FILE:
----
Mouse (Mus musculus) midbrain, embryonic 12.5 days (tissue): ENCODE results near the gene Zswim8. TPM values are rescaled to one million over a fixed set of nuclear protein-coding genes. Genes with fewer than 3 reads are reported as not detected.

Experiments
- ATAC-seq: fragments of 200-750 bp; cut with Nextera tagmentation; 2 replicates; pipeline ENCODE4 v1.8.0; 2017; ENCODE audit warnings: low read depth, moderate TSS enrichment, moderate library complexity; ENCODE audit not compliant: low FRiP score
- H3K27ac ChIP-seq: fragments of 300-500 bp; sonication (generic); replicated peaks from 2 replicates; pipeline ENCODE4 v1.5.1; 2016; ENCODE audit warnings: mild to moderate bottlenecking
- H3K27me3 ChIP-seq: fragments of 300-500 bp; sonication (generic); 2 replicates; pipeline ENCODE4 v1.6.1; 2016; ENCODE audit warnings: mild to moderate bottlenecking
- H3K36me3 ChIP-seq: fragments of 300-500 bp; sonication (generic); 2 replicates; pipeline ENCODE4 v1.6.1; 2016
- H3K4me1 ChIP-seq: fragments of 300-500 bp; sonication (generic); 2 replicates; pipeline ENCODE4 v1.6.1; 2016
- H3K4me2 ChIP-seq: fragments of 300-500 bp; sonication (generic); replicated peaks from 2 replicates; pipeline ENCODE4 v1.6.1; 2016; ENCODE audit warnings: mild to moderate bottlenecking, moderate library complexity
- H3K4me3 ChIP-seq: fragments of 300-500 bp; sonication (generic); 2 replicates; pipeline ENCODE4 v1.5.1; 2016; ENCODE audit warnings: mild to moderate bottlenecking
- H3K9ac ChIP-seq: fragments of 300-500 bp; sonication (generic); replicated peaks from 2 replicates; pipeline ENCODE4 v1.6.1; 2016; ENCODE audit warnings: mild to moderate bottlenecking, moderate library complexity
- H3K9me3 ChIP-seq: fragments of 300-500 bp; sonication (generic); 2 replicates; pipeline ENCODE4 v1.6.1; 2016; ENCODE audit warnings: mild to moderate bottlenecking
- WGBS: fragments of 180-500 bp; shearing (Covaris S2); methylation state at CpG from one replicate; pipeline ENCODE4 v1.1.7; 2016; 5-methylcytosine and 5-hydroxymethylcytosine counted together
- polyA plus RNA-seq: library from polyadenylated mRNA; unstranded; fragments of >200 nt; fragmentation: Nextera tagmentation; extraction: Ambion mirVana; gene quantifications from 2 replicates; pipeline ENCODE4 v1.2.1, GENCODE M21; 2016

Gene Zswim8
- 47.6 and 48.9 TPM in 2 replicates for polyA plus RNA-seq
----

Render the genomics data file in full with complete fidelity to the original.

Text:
Mouse (Mus musculus) midbrain, embryonic 12.5 days (tissue): ENCODE results near the gene Zswim8. TPM values are rescaled to one million over a fixed set of nuclear protein-coding genes. Genes with fewer than 3 reads are reported as not detected.

Experiments
- ATAC-seq: fragments of 200-750 bp; cut with Nextera tagmentation; 2 replicates; pipeline ENCODE4 v1.8.0; 2017; ENCODE audit warnings: low read depth, moderate TSS enrichment, moderate library complexity; ENCODE audit not compliant: low FRiP score
- H3K27ac ChIP-seq: fragments of 300-500 bp; sonication (generic); replicated peaks from 2 replicates; pipeline ENCODE4 v1.5.1; 2016; ENCODE audit warnings: mild to moderate bottlenecking
- H3K27me3 ChIP-seq: fragments of 300-500 bp; sonication (generic); 2 replicates; pipeline ENCODE4 v1.6.1; 2016; ENCODE audit warnings: mild to moderate bottlenecking
- H3K36me3 ChIP-seq: fragments of 300-500 bp; sonication (generic); 2 replicates; pipeline ENCODE4 v1.6.1; 2016
- H3K4me1 ChIP-seq: fragments of 300-500 bp; sonication (generic); 2 replicates; pipeline ENCODE4 v1.6.1; 2016
- H3K4me2 ChIP-seq: fragments of 300-500 bp; sonication (generic); replicated peaks from 2 replicates; pipeline ENCODE4 v1.6.1; 2016; ENCODE audit warnings: mild to moderate bottlenecking, moderate library complexity
- H3K4me3 ChIP-seq: fragments of 300-500 bp; sonication (generic); 2 replicates; pipeline ENCODE4 v1.5.1; 2016; ENCODE audit warnings: mild to moderate bottlenecking
- H3K9ac ChIP-seq: fragments of 300-500 bp; sonication (generic); replicated peaks from 2 replicates; pipeline ENCODE4 v1.6.1; 2016; ENCODE audit warnings: mild to moderate bottlenecking, moderate library complexity
- H3K9me3 ChIP-seq: fragments of 300-500 bp; sonication (generic); 2 replicates; pipeline ENCODE4 v1.6.1; 2016; ENCODE audit warnings: mild to moderate bottlenecking
- WGBS: fragments of 180-500 bp; shearing (Covaris S2); methylation state at CpG from one replicate; pipeline ENCODE4 v1.1.7; 2016; 5-methylcytosine and 5-hydroxymethylcytosine counted together
- polyA plus RNA-seq: library from polyadenylated mRNA; unstranded; fragments of >200 nt; fragmentation: Nextera tagmentation; extraction: Ambion mirVana; gene quantifications from 2 replicates; pipeline ENCODE4 v1.2.1, GENCODE M21; 2016

Gene Zswim8
- 47.6 and 48.9 TPM in 2 replicates for polyA plus RNA-seq